Victoria Marks

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Victoria Marks (born 1954) is a professor of choreography in the Department of World Arts and Cultures at UCLA, where she has been teaching since 1995. Before taking her post at UCLA she lived in London, where for three and a half years she worked on her own choreographic projects and served as head of choreography at London Contemporary Dance School, a conservatory for the training of professional dance artists in Europe. She led her own dance company, the Victoria Marks Performance Company in the 1980s.[1]

In the 1980s and early 1990s, Marks started the Victoria Marks Performance Company in New York.[2] In 1987 and 1988 she went to London on a Fulbright Fellowship in choreography.[2] She returned to London again in 1992 to run the choreography program at the London School of Contemporary Dance where she began making works for individual artists.[2] Marks began her work with mixed-ability dancers in 1992 when Margaret Williams asked her to create a dance for the camera with the mixed-ability company CandoCo.[2] Marks hoped to change the audiences view of disabilities by portraying them as sexy, smart, funny, and powerful. Her work forces the audience to rethink society’s aesthetic expectations on dance, challenging the audience to explore the possibilities in theatrical dancing involving disabled bodies. of [2] Marks loves creating movements that communicate ideas and change peoples perspectives.[2]

Works[edit]

Stage[edit]

  • Action Conversations (2008) Based on a workshop run by Marks that allowed veterans to talk about their experiences and work through difficulties with exercises and dance. Deals with what it is like to be a soldier.
  • Not about Iraq
  • Dancing to Music (1988)
  • Dust

Film[edit]

  • Veterans – Five veterans dealing with PTSD in Los Angeles, and dealing with flashbacks of war as they try to go on living their lives.
  • Men (1997) – Seven men in their 60s and 70s from various backgrounds.
  • Mothers & daughters – Ten pairs of actual mothers and daughters and what is the same and what is unique in each pair.
  • Outside In (1994) – The first collaboration between Marks and director Margaret Williams with the CandoCo Dance Company. Included six disabled and non-disabled dancers.[3]

Reviews of her work[edit]

Lewis Siegel: (Los Angeles Times, August 6, 2005) "Victoria Marks is a spoiler, a troublemaker, a true subversive"

Sara Wolf: (Dance Magazine, July 21-August 6, 2005) In a review of the NOW Festival, 2005 "Additional high points were Victoria Marks’ Not About Iraq and On Forgetting, companion dances that questioned the role of art during wartime. If it can accomplish anything, Marks seemed to answer, it is to expose the false sanctuary it offers."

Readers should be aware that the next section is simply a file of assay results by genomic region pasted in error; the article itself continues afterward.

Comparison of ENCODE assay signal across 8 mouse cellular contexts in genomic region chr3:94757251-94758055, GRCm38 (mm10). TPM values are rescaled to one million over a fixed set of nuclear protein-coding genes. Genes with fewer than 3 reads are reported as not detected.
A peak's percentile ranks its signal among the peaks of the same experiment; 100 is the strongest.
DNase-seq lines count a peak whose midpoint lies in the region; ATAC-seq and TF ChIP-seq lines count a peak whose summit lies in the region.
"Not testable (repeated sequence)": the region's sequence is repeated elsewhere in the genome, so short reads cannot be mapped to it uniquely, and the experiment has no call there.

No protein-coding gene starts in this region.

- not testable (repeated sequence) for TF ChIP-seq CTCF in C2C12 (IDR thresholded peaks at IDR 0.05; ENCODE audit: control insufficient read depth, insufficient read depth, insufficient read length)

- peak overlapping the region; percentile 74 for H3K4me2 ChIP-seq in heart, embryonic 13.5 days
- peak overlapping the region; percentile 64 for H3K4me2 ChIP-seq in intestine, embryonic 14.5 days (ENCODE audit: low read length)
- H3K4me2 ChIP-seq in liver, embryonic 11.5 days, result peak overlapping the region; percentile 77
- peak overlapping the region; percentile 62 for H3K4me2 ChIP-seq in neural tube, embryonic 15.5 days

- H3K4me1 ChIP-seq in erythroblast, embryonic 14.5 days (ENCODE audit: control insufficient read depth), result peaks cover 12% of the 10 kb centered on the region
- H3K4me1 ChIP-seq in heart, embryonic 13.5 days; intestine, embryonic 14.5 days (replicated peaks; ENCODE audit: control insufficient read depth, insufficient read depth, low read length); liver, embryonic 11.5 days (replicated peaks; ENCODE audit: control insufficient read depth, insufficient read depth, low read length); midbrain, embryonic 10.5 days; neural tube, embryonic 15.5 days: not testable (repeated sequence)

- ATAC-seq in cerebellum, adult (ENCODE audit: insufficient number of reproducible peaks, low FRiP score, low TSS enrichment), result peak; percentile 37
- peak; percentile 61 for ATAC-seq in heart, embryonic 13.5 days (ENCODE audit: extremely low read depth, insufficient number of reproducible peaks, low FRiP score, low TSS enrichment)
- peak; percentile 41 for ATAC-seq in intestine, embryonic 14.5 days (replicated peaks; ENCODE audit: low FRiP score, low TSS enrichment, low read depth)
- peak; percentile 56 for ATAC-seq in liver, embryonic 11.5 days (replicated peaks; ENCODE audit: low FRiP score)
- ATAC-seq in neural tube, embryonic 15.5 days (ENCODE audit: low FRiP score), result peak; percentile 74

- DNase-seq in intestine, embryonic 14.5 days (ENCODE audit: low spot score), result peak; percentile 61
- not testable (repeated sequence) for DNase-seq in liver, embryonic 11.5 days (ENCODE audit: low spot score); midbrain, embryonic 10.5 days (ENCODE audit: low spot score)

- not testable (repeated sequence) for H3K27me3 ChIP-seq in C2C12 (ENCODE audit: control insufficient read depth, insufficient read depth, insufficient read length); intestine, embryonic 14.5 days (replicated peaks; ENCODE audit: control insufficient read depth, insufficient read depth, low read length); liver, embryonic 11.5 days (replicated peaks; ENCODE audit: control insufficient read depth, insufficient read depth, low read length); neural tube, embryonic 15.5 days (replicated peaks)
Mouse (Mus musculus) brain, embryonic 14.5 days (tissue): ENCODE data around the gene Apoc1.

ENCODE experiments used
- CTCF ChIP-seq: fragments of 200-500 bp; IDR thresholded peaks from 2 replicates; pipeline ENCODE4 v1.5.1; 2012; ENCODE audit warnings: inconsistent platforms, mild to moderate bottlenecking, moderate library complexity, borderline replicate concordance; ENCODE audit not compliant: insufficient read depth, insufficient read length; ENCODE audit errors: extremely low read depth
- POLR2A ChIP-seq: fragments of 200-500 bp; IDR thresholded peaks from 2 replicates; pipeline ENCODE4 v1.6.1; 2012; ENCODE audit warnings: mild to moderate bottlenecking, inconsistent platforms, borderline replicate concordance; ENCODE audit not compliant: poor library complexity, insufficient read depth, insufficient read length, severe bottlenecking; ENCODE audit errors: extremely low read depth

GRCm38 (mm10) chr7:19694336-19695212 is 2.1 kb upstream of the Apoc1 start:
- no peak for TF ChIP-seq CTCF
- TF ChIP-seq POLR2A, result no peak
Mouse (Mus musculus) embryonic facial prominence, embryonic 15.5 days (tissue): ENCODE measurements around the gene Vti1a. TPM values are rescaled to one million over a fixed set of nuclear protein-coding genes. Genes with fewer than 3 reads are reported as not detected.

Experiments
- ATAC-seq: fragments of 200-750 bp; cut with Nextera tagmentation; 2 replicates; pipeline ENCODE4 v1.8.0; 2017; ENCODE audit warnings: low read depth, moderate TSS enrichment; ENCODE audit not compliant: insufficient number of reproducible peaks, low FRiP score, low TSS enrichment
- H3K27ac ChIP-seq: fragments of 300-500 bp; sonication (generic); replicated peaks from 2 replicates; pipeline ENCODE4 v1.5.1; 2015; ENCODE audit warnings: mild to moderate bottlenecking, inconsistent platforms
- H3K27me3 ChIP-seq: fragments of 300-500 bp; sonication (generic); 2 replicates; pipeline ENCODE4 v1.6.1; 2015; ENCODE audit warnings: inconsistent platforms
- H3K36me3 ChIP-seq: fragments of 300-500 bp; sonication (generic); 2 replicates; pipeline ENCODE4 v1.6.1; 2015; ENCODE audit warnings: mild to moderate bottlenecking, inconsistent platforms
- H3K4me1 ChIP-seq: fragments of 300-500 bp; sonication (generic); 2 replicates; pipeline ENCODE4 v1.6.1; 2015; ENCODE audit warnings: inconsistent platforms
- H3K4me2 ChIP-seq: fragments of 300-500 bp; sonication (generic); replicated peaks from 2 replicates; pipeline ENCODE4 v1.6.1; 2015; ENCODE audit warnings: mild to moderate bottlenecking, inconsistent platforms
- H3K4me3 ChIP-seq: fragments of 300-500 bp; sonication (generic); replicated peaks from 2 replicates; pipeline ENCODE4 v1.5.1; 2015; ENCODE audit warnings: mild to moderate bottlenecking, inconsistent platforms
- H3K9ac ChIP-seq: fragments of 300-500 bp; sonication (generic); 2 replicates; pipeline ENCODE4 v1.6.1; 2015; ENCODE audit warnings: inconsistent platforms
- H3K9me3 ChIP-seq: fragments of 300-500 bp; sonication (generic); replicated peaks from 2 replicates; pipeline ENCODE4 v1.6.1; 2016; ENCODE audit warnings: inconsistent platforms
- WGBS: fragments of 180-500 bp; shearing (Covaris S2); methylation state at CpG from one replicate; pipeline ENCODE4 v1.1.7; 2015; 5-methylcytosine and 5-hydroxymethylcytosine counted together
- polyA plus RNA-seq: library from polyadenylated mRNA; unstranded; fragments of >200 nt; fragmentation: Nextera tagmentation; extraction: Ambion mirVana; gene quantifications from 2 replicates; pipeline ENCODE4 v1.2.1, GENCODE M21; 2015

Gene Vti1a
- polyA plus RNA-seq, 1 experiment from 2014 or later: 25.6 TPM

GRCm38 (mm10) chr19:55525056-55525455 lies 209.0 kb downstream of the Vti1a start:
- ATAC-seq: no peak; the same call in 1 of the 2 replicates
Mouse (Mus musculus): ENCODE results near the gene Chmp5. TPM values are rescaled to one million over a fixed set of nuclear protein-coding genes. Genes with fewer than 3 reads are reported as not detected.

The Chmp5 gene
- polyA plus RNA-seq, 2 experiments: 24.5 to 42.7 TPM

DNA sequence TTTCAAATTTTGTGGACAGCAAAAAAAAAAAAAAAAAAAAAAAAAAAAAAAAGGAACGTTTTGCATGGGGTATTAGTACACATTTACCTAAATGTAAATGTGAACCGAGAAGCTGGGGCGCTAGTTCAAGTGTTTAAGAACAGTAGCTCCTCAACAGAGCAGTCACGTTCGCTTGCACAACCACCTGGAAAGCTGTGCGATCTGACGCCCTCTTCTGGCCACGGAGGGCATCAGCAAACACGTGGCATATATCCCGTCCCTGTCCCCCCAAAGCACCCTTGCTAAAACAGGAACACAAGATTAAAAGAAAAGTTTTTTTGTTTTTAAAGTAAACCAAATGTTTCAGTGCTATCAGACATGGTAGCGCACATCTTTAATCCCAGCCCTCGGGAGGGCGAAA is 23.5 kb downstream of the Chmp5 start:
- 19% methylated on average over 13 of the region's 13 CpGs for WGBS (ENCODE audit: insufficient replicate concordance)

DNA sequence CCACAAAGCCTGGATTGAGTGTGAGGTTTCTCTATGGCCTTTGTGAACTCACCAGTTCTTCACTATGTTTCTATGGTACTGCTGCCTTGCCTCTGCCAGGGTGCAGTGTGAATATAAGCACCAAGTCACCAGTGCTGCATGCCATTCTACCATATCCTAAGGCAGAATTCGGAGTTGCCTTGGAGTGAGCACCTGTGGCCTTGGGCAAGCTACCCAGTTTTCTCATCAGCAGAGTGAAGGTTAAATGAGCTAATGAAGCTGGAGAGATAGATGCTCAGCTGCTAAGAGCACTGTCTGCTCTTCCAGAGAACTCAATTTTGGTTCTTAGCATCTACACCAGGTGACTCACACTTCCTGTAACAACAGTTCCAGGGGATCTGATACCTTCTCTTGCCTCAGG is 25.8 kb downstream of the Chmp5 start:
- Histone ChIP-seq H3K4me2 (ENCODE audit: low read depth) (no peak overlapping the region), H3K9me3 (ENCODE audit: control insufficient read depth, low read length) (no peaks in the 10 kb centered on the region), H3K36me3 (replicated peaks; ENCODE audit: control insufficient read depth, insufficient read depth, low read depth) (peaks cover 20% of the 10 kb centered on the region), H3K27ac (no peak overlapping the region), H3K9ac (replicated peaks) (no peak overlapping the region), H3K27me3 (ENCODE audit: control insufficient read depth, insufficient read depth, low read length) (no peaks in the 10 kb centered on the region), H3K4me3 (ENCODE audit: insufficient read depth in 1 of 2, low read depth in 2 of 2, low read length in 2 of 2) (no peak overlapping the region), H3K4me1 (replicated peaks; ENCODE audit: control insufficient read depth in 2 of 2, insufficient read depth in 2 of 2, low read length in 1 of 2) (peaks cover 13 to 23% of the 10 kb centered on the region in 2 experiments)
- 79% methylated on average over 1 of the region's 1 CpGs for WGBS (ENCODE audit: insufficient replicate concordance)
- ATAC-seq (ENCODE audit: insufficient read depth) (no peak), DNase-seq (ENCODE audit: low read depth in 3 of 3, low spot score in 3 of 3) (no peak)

Sara Wolf: (LA Weekly, June 14, 2002) "Marks says her trio isn’t so much about September 11 as it is about impotence in the face of the inevitable, but the unforgettable events of that day plangently ring through the appropriately named "Against Ending’s" driven at full tilt movement. Part civic conversation and part tantrum, the piece has a scale and urgency that may surprise those more familiar with Marks’ dance films or her understated portraiture pieces, in which incremental shifts in intention (a look here, a mere twitch of a gesture there) reveal volumes. Another downtown New York choreographer who moved here sans company, Marks is one of the LA’s best-kept secrets. On one level the postmodernists’s intelligent, complex and witty work is always a statement about dance making…."

Elizabeth Zimmer: (The Village Voice, January 17, 1996) "...A choreographer of superior intelligence, lyricism, and wit...."

Sophie Constanti: (The Dancing Times (U.K.), January 1994) "Marks can focus your attention ..ment alone, yet she can also show you how pure dance is unavoidably shaped by human emotion, by a particular performer, by group dynamics and by how we choose to respond to these aspects of dance, of theatre, of people."

References[edit]

  1. ^ Anderson, Jack (December 10, 1986). "Dance: Victoria Marks". The New York Times. Retrieved 2011-10-19. 
  2. ^ a b c d e f Marks, Victoria. Envisioning Dance on Film and Video. New York, NY: Routledge, 2002. Print.
  3. ^ Marks, Victoria. "Projects". Victoria Marks Performance. Web. 18 October 2011. <http://www.victoriamarks.com/Victoria_Marks_Performance/Projects.html>

External links[edit]